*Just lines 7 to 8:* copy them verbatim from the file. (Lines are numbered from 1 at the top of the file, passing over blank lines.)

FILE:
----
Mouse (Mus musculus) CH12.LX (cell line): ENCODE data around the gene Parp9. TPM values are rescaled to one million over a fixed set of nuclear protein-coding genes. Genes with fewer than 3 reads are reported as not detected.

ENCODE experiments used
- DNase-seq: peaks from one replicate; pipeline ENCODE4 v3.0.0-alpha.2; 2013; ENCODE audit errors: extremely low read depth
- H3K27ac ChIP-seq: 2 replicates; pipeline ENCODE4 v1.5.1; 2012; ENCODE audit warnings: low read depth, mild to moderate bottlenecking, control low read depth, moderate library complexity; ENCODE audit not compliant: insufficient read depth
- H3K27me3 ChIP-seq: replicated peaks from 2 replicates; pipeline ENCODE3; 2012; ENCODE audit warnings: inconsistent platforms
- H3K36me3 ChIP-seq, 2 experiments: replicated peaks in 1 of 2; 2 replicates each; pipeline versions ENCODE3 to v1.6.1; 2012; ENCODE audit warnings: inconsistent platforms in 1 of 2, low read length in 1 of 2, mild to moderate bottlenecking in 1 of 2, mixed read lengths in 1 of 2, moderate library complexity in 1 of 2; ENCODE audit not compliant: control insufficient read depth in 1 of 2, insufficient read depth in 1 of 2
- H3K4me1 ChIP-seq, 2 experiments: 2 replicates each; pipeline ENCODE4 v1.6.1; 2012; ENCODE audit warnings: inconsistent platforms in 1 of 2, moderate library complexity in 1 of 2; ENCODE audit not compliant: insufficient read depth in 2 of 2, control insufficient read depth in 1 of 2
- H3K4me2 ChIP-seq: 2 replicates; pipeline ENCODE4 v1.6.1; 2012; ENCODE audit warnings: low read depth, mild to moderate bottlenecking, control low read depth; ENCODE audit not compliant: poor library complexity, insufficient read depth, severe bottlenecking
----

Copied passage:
- H3K4me1 ChIP-seq, 2 experiments: 2 replicates each; pipeline ENCODE4 v1.6.1; 2012; ENCODE audit warnings: inconsistent platforms in 1 of 2, moderate library complexity in 1 of 2; ENCODE audit not compliant: insufficient read depth in 2 of 2, control insufficient read depth in 1 of 2
- H3K4me2 ChIP-seq: 2 replicates; pipeline ENCODE4 v1.6.1; 2012; ENCODE audit warnings: low read depth, mild to moderate bottlenecking, control low read depth; ENCODE audit not compliant: poor library complexity, insufficient read depth, severe bottlenecking